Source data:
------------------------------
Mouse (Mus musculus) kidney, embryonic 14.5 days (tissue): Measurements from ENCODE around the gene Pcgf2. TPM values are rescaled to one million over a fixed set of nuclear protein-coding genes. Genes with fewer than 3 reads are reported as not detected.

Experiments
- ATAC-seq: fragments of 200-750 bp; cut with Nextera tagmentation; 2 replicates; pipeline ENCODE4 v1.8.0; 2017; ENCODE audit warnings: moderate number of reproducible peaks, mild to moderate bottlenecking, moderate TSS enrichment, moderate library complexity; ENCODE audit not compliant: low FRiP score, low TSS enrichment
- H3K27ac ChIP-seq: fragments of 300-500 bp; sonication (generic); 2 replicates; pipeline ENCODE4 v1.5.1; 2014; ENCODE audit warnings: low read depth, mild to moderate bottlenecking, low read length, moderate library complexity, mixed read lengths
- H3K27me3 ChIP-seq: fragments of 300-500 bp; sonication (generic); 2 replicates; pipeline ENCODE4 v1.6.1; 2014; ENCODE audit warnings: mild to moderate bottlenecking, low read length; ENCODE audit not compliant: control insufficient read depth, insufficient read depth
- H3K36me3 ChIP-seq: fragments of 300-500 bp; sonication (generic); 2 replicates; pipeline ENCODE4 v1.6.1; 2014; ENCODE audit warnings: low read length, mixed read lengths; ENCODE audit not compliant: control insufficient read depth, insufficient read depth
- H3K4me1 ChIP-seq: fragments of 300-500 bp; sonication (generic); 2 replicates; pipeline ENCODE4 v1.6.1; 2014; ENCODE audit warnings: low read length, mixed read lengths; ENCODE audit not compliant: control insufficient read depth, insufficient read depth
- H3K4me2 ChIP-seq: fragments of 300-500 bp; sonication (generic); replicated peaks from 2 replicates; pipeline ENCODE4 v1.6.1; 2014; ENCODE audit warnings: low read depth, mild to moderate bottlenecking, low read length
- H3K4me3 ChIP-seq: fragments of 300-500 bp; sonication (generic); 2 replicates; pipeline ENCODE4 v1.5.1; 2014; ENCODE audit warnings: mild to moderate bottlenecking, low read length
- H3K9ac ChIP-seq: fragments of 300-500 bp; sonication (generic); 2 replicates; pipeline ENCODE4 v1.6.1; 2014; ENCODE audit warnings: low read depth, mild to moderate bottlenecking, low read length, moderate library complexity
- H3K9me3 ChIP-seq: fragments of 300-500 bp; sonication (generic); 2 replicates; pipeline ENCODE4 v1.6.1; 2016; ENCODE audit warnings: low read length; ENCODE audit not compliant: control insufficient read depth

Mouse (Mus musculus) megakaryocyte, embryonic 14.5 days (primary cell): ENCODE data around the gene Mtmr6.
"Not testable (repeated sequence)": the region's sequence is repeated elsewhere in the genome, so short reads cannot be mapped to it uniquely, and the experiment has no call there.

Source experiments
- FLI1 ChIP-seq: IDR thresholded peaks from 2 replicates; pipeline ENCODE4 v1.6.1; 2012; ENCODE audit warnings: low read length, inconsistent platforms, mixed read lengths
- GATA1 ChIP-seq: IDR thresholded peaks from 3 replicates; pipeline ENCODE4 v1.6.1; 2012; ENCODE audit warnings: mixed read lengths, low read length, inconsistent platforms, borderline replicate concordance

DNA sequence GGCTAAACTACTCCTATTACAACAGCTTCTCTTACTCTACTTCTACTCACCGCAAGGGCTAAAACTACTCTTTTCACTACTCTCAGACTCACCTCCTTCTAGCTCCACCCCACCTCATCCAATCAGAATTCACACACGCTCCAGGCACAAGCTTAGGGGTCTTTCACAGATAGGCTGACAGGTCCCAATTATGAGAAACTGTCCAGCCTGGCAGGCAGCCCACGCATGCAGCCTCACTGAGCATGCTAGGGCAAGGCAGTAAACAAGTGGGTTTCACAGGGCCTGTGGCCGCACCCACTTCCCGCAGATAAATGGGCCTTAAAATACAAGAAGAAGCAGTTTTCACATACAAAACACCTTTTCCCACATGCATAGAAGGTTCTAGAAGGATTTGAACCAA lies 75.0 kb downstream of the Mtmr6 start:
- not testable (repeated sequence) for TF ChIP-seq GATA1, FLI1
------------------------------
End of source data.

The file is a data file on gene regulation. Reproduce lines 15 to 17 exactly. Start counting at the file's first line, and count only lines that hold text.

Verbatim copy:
- FLI1 ChIP-seq: IDR thresholded peaks from 2 replicates; pipeline ENCODE4 v1.6.1; 2012; ENCODE audit warnings: low read length, inconsistent platforms, mixed read lengths
- GATA1 ChIP-seq: IDR thresholded peaks from 3 replicates; pipeline ENCODE4 v1.6.1; 2012; ENCODE audit warnings: mixed read lengths, low read length, inconsistent platforms, borderline replicate concordance

DNA sequence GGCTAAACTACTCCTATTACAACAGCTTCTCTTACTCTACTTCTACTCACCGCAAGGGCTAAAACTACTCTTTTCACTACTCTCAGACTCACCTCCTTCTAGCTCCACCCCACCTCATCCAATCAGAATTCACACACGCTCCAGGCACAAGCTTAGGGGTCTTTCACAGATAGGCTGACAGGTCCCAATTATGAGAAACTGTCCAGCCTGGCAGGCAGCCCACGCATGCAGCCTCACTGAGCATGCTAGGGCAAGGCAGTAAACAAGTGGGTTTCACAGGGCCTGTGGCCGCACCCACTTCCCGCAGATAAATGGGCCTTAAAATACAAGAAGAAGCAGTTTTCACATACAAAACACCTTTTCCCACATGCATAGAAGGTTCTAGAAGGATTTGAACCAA lies 75.0 kb downstream of the Mtmr6 start: